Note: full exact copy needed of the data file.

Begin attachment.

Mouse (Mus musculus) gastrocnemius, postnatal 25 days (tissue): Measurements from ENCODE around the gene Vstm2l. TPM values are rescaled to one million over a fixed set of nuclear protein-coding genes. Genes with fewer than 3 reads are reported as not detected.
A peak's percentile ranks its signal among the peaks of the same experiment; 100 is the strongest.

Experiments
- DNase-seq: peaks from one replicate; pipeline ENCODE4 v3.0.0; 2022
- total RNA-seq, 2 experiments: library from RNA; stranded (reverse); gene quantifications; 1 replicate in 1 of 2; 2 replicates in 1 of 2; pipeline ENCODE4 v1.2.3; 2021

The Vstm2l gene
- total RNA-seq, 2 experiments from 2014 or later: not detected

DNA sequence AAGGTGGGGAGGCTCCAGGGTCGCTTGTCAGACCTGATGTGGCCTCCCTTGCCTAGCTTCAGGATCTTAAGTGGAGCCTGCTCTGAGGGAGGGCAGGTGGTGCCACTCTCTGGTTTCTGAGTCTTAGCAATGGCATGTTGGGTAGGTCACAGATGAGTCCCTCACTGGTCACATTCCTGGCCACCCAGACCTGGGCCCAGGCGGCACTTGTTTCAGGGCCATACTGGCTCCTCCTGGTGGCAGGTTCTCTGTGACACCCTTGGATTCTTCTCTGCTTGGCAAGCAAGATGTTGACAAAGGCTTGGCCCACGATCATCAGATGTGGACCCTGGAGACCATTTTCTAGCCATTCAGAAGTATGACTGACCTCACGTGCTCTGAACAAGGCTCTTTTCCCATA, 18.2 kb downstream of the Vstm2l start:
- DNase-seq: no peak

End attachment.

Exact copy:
Mouse (Mus musculus) gastrocnemius, postnatal 25 days (tissue): Measurements from ENCODE around the gene Vstm2l. TPM values are rescaled to one million over a fixed set of nuclear protein-coding genes. Genes with fewer than 3 reads are reported as not detected.
A peak's percentile ranks its signal among the peaks of the same experiment; 100 is the strongest.

Experiments
- DNase-seq: peaks from one replicate; pipeline ENCODE4 v3.0.0; 2022
- total RNA-seq, 2 experiments: library from RNA; stranded (reverse); gene quantifications; 1 replicate in 1 of 2; 2 replicates in 1 of 2; pipeline ENCODE4 v1.2.3; 2021

The Vstm2l gene
- total RNA-seq, 2 experiments from 2014 or later: not detected

DNA sequence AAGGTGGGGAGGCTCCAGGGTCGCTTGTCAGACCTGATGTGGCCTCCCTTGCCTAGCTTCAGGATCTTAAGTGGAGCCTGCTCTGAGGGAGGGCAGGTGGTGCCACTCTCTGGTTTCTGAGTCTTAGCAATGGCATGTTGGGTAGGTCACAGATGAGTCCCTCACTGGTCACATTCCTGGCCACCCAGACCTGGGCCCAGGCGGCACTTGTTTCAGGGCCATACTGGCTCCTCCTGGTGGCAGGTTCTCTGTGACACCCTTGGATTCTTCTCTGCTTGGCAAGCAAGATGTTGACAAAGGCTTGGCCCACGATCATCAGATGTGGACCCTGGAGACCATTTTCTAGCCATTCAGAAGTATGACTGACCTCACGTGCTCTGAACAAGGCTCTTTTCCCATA, 18.2 kb downstream of the Vstm2l start:
- DNase-seq: no peak